From this perspective, holocaust exclusivity is indeed indispensable. orange stars - innerstreamComparisons between it and other genocides de-legitimize its justly earned pedestal.

“Zachor” Must Lead To “Shamor”

In the fourth of the Ten Commandments the Torah uses the word “Zachor,” remember the Shabbos. (1) Our sages taught that Shabbos must be remembered throughout the week. Delicacies and new garments should be saved for Shabbos, days of the week should be counted in reference to Shabbos, one day left to Shabbos, two days left to Shabbos, etc. In short, nurturing the memory of Shabbos is a virtue in and of itself. (2)

But the Ten Commandments are recorded twice in the Torah. In the second recording the Torah replaces the word “Zachor” with “Shamor,” which means safeguard the Shabbos. This tells us that remembering should lead to safeguarding. (3)

The “Shamor” Doctrine

The “Zachor” doctrine in holocaust education is virtuous. But to my view, holocaust education should also contain a “Shamor” doctrine. This component must lead to concrete steps that would safeguard our future against similar threats.

Viewed through the “Shamor” prism, the holocaust is never trivialized when compared to other tragedies for the purpose of saving lives. On the contrary, the more lives it saves, the more hallowed is its memory.

“Zachor” = Love “Shamor” = Fear

In addressing the Shabbos “Zachor / Shamor” dichotomy, Nachmanidies cites the rabbinic dictum that “Zachor” instructs us to observe the Shabbos rituals (4) while “Shamor” instructs us to abide by its laws. (5)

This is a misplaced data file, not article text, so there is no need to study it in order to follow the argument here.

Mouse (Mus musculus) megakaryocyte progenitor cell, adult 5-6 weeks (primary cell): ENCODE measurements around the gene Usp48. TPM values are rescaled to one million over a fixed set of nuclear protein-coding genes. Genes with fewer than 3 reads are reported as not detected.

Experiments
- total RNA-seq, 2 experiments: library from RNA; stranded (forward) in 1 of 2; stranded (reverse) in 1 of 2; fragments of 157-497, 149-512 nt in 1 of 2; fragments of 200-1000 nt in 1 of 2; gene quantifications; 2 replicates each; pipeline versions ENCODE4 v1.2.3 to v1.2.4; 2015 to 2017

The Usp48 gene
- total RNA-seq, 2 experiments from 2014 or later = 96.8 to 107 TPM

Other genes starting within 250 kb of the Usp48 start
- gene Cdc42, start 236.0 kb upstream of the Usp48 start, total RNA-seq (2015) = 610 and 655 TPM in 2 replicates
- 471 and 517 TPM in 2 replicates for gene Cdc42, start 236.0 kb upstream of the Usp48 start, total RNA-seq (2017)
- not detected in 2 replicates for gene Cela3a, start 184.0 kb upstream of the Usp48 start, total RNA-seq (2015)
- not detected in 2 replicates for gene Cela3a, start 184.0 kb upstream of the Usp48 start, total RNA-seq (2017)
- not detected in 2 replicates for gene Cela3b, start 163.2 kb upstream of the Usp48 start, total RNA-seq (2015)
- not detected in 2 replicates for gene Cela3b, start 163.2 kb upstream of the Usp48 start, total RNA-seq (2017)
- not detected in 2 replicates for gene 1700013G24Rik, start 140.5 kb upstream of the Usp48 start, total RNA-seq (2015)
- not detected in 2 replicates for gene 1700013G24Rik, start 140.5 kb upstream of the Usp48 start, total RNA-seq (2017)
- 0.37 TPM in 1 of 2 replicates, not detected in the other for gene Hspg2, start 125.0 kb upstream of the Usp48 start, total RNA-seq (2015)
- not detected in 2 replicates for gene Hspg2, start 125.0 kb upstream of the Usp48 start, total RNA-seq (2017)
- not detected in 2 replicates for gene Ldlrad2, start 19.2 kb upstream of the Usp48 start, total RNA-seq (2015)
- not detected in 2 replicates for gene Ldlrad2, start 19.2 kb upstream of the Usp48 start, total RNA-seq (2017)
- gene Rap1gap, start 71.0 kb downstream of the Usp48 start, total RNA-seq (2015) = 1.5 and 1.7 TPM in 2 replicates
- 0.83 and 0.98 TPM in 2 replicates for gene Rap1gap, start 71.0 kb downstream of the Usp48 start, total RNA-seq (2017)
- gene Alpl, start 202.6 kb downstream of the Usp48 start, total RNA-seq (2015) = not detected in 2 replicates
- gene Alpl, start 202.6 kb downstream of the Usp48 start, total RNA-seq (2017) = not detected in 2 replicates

Nachmanidies argues that “Zachor” is achieved through love but “Shamor” is achieved through fear. Love for G-d inspires us to remember him on Shabbos and observe its rituals. Fear of G-d deters us from violating his will through transgression of the Shabbos laws. (6)

I would argue that the “Zachor” component of holocaust education inspires a loving memory of its victims while the “Shamor” component deters us from complacency. It demands that we heed its fearful lessons and take necessary steps to safeguard against them.

Both must be taught, but emphasis must shift according to the safety concerns of the day.

Time Sensitive

The “Zachor” requirement to remember Shabbos applies to the weekdays leading up to Shabbos but the “Shamor” requirement to safeguard Shabbos commences with the onset of Shabbos. (7) In a similar vein, the holocaust “Zachor” doctrine must be emphasized during times of safety and security. But when Jewish lives are at stake the “Shamor” doctrine must be amplified.

Internal and External

G-d carefully chose the first text of the Ten Commandments according to the audience in attendance. Before the Ten Commandments were offered to the Jews G-d offered them to other nations. Each, for their own reasons, refused to accept.